I am so very proud of my students Jordana & Michelle at OboeVision Studio. First time playing in a recital and they totally rocked it!
POSITIVE THINKING IN PRACTICE
When practicing, one usually focuses on the hard parts that are not perfect, but, every once in a while, you will accidentally play really well! You might be able to play for hours without getting tired, you have a good reed day or you can tongue faster than normal! Of course, the opposite can be true. If something doesn’t work today – move on to something else – don’t force it. Practice something slow and legato. Practice scales, even with a dead tone – you are still making progress (Molly, our flute teacher would be jumping for joy – right?!)! If nothing else – mentally practice, listen to recordings of accomplished musicians on your instrument, research articles or books related to styles of music or your instrument. All musicians (students AND professionals) have off days – the universe will align once more!
Reference: “Oboe Art & Method” by Martin Shuring
A wonderful way to encourage your child to learn more about their instrument and hear it played by professionals is to take advantage of the reduced prices for tickets to concerts of area orchestras. Your child’s teacher will quite often have comp (free) tickets to the orchestra’s they perform in as well. High school musicals are happening now – take advantage of high quality, inexpensive productions!
Harrisburg Symphony Orchestra
20% off individual prices (25 years old and younger)
York Symphony Orchestra
$5 tickets for children for any concert (except family programs).
Saturdays Family Concerts (next one is Harry Potter – June 9th at 4:00 pm).
FREE open Dress Rehearsals on the day of the concert
Lancaster Symphony Orchestra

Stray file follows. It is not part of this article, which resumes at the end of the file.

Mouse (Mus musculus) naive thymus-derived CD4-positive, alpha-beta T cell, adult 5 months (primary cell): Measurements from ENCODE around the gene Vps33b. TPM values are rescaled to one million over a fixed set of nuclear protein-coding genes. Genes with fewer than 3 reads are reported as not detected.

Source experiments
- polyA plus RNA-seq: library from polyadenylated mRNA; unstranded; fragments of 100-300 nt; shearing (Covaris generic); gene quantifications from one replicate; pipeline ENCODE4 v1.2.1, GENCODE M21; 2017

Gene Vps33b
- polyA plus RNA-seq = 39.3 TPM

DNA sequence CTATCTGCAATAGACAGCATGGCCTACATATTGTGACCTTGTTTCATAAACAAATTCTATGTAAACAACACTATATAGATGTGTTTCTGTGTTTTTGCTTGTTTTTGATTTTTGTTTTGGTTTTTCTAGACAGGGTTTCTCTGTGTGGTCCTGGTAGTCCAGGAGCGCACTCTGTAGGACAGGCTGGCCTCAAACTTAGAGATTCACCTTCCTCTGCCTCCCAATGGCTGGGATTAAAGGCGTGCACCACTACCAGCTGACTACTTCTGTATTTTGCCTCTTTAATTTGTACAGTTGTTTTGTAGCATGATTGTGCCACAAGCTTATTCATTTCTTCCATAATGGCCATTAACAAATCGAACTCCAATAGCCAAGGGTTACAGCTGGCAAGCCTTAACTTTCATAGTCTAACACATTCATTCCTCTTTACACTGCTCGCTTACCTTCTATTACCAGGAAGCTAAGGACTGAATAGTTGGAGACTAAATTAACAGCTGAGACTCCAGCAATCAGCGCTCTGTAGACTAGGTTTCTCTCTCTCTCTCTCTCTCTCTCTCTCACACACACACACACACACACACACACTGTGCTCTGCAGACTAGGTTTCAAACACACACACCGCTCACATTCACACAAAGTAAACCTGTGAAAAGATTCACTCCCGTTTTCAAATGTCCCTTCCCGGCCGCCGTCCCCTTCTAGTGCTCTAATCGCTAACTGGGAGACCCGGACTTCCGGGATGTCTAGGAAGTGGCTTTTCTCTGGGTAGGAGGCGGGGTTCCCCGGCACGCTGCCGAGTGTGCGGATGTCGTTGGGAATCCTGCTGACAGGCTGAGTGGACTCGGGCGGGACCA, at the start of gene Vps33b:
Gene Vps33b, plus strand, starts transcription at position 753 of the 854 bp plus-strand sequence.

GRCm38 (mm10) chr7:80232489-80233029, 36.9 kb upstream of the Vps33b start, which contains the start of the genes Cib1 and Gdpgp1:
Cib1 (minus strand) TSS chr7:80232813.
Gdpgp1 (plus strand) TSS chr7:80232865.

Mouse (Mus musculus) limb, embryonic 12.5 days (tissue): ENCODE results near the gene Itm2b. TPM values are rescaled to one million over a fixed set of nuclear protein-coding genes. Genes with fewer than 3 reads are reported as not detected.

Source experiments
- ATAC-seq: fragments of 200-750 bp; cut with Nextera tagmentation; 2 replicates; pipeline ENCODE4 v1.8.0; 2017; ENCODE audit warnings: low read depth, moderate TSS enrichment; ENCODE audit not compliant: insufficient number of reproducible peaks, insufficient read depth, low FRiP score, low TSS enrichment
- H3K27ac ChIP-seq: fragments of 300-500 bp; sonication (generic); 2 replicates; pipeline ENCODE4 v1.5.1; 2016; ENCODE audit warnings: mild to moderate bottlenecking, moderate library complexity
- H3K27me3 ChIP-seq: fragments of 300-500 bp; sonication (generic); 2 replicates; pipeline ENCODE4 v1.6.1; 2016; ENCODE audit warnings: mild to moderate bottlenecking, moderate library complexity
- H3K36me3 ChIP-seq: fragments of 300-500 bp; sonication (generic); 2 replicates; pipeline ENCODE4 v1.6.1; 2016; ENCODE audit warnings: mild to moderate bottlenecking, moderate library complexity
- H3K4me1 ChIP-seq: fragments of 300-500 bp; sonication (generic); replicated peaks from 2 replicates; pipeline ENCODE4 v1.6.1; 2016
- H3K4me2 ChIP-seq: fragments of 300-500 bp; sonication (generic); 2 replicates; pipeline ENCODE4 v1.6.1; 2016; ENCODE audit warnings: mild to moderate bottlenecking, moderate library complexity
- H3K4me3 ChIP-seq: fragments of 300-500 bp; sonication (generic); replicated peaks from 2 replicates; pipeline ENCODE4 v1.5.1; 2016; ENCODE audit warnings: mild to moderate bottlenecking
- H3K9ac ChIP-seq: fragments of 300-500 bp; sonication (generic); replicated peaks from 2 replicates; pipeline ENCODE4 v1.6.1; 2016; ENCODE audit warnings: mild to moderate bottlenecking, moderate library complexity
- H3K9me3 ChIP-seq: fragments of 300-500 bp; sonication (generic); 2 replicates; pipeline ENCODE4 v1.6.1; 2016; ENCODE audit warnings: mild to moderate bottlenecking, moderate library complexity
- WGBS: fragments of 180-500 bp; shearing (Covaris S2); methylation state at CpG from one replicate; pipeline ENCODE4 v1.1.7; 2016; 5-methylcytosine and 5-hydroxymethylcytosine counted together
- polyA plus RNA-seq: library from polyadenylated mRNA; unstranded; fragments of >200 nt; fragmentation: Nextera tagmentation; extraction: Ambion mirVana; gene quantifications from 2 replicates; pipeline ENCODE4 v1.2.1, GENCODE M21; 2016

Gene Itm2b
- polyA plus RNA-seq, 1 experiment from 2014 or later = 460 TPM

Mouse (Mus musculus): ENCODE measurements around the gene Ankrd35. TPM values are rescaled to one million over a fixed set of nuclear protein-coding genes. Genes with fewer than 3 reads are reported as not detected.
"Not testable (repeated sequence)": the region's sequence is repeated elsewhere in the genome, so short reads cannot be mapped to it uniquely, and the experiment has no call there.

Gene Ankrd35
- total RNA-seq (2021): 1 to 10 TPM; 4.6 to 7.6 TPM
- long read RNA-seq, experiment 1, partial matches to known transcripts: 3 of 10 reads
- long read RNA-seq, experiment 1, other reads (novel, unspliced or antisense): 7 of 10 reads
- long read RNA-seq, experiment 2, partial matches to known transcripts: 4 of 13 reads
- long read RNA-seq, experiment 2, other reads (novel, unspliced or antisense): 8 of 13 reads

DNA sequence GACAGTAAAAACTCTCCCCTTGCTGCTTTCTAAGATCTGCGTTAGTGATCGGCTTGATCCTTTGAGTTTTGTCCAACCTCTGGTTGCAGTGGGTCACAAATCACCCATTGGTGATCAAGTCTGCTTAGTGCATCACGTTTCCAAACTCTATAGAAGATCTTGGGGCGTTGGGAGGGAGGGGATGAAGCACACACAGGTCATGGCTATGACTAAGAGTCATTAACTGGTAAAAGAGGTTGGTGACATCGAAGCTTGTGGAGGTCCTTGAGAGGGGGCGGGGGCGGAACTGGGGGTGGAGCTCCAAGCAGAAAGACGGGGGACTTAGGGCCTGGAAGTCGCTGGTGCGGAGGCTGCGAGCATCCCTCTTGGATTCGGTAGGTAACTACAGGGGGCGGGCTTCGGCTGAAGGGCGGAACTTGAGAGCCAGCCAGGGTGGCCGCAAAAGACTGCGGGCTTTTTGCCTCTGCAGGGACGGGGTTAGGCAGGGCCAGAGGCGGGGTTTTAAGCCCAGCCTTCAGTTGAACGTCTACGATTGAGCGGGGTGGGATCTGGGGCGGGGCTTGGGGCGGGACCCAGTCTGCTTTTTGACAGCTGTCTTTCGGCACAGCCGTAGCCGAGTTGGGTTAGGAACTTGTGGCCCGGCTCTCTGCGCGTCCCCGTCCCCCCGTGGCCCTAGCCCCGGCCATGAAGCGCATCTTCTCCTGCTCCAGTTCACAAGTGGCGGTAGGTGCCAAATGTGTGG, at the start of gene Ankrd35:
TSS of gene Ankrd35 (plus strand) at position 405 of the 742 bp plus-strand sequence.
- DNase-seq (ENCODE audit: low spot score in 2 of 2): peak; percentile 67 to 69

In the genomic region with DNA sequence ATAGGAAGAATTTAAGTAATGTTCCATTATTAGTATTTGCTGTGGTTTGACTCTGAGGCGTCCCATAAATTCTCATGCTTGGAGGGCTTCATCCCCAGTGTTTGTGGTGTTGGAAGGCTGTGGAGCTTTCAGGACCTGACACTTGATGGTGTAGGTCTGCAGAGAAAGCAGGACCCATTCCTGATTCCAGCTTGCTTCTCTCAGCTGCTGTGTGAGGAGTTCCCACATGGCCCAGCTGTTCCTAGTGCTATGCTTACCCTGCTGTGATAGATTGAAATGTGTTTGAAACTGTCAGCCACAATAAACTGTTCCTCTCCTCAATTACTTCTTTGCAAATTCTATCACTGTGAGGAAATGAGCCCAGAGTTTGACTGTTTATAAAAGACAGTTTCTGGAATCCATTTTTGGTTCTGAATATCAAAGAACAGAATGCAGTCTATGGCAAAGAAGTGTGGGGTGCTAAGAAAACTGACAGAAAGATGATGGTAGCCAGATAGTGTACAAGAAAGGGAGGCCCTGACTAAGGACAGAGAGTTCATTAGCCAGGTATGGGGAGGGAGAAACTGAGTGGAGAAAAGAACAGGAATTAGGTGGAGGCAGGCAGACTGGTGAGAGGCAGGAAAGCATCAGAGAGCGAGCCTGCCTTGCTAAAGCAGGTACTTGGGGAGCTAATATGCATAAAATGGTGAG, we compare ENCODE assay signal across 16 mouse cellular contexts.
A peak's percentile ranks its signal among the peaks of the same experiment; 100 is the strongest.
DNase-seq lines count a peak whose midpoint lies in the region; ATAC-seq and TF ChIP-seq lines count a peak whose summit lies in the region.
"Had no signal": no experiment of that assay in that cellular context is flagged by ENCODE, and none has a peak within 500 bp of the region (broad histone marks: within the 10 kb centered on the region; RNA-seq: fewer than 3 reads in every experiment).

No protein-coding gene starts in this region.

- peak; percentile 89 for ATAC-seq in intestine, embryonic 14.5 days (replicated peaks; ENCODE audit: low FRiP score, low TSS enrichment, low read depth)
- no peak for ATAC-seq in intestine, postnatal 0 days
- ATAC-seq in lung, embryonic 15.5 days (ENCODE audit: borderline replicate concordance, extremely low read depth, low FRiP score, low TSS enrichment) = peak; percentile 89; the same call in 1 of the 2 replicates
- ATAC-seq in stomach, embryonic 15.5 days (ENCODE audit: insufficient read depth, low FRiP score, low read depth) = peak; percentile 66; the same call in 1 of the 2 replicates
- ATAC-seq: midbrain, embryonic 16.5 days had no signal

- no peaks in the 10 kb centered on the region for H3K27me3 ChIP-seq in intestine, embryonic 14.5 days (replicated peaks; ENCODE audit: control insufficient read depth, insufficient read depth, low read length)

Free open rehearsals (comes with voucher for buy one children’s ticket and bring one adult for free to a concert)
Maryland Symphony Orchestra
Free tickets for students in K-12, children under 5 as well as $5 college student tickets.
10 Tips on How to Prevent Practice and Performance-Related Injuries
- DO arm up (take a walk, stretch, begin slowly and easily on your instrument)
- DO take breaks (10 minutes per hour, minimum)
- DO sit/stand with good posture (shoulders down and back straight, feet flat on floor)
- DO increase your practice load gradually and vary your repertoire
- DO stress-reducing relaxation activities and exercise (yoga, massage, swimming, bicycling, for example)
- DO take one day off a week.
- Do be easier on yourself when you are under duress or when you are overtired.
- Do move (sitting very still can build up tension – wiggle and stretch and avoid being static in one position).
- DO breathe deeply.
- DO practice AWAY from your instrument (listen to recordings, study scores, mental preparation and visualizing performing well).
Reference: “Playing (Less) Hurt” by Janet Horvath
Sight–reading, also called a prima vista (Italian meaning “at first sight“), is the reading and performing of a piece of music or song in music notation that the performer has not seen before.
The only way you will learn to sight-read and get good at it is to practice sight-reading and you must practice every day to improve those skills (10-15 minutes of your practice time). Knowing your scales and increasing your technique is paramount to becoming a good sight-reader. l
I have noted below key areas to look at before you begin to sight-read.
Key signature(s) and time signature(s) – noting any changes throughout the piece
Unusual rhythms and repeated patterns
Repeats (including any D.S. and D.C.)
Tempo – don’t worry about playing fast when learning to sight-read – it is more important to try to be accurate.